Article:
Centrist approach to reform of China’s society and party comes from study of where two communist leaders went wrong
By Simon Denyer
To mark China’s Spring Festival last month, Xi Jinping made a visit to the small northern village of Liangjiahe, where he was banished in 1969 as a raw 15-year-old during the turmoil of the Cultural Revolution, where he worked for seven years and where the future president of China joined the Communist party.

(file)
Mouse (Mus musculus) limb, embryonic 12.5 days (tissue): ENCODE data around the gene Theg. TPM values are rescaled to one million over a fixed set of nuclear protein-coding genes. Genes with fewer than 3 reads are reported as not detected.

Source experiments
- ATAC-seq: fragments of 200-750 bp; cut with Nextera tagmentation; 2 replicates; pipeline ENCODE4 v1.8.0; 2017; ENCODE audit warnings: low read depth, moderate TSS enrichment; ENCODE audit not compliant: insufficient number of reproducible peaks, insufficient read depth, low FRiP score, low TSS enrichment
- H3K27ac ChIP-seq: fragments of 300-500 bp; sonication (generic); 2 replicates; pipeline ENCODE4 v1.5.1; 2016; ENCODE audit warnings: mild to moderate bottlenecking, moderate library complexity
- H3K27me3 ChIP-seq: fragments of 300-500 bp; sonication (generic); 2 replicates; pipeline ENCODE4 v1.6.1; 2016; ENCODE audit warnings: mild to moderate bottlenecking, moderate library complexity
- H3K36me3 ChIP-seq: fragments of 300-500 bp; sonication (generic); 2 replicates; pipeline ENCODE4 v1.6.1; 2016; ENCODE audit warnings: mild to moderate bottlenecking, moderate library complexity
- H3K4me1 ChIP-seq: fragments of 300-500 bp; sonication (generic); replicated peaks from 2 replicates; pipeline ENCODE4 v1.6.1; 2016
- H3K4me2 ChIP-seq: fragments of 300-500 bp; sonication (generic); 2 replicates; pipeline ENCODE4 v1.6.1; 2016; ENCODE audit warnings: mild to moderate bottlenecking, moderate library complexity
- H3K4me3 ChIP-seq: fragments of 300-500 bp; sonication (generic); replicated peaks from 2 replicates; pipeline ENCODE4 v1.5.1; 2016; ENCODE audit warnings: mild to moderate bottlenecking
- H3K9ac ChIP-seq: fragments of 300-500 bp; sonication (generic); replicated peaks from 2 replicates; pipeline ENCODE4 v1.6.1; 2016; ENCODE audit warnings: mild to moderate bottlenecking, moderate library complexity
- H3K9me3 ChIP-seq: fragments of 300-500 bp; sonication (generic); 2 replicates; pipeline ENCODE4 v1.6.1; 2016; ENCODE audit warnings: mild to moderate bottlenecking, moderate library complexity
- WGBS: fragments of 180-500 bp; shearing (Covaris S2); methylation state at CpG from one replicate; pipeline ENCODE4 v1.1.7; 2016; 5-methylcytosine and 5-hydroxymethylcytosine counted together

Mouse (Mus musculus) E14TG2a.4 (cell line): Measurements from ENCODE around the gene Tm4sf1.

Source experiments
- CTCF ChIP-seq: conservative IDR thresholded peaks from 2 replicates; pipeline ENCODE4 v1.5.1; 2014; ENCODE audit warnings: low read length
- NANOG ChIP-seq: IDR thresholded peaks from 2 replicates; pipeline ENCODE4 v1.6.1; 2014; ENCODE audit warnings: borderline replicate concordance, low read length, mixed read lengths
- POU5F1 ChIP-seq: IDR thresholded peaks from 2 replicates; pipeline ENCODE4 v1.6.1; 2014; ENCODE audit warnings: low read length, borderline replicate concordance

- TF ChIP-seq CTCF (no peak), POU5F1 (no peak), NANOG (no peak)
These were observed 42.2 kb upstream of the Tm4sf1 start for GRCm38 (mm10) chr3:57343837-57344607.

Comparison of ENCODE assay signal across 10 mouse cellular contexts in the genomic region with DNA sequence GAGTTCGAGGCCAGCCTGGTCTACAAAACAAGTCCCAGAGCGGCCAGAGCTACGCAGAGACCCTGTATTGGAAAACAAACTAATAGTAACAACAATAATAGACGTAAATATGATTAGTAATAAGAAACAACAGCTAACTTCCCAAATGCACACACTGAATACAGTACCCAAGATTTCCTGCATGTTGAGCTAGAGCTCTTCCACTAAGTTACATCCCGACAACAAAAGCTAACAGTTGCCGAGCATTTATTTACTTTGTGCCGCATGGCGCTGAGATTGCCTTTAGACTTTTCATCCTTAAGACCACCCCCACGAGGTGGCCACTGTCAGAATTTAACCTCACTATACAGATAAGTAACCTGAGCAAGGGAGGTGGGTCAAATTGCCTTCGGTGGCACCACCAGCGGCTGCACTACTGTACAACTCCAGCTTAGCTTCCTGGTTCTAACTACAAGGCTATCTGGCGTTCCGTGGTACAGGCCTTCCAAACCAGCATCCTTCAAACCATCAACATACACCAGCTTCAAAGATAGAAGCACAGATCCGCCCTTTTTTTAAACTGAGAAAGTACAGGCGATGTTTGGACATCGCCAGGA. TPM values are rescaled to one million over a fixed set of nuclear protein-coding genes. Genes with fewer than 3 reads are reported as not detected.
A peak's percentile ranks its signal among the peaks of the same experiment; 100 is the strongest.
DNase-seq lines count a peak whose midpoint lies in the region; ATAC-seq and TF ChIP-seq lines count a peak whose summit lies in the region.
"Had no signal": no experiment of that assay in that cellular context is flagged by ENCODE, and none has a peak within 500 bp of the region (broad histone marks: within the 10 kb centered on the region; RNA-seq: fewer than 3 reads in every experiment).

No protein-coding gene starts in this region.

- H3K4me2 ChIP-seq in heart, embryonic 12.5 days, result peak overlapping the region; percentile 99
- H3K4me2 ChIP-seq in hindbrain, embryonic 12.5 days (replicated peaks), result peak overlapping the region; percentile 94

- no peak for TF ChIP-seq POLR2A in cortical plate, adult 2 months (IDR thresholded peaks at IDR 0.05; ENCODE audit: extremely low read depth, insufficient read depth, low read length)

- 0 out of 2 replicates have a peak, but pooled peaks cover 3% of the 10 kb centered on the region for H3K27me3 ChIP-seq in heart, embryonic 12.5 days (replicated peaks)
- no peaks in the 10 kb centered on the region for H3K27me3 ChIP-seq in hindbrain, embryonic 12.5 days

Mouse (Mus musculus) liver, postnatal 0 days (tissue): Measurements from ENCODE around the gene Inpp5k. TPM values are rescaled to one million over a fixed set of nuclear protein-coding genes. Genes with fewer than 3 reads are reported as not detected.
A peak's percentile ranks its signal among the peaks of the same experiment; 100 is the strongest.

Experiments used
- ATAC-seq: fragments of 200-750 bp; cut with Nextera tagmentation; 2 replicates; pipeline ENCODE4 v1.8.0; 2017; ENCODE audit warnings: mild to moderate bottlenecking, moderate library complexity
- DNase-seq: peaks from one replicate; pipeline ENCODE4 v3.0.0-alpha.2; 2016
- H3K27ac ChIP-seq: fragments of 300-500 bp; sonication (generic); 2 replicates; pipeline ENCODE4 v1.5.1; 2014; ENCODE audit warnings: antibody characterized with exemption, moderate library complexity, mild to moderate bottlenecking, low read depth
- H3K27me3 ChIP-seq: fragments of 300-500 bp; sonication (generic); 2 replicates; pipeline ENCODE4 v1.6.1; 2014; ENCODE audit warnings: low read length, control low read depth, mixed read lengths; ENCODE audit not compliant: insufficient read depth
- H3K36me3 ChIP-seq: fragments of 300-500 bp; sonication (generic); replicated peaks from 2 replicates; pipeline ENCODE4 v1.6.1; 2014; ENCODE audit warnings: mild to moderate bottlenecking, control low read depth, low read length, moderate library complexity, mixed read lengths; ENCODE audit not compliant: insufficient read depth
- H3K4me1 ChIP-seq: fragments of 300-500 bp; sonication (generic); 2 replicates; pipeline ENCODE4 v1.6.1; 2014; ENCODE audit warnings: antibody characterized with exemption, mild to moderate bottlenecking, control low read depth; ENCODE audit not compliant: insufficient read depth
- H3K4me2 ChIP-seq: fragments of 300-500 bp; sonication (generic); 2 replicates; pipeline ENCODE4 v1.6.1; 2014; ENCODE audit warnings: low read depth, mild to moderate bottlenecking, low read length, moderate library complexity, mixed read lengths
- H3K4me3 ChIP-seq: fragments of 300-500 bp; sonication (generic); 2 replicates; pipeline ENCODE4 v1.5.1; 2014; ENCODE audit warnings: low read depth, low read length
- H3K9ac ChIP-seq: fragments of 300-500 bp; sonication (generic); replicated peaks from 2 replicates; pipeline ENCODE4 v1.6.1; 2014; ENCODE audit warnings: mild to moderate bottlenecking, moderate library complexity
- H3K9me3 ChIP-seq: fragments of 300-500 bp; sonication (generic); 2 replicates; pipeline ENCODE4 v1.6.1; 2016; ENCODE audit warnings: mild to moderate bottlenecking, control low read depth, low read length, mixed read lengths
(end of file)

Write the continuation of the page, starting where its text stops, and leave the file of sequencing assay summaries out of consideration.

His father had been persecuted and jailed in one of Mao Zedong’s purges, and Xi suffered humiliation, hunger and homelessness, sleeping in a cave, carrying manure and building roads, according to official accounts. “Perplexed” when he was sent to the countryside, Xi emerged as if remoulded by the painful years he spent there. He learned enough in the village to be able to cast himself as a man of the people. The lessons also made him profoundly distrust those same people.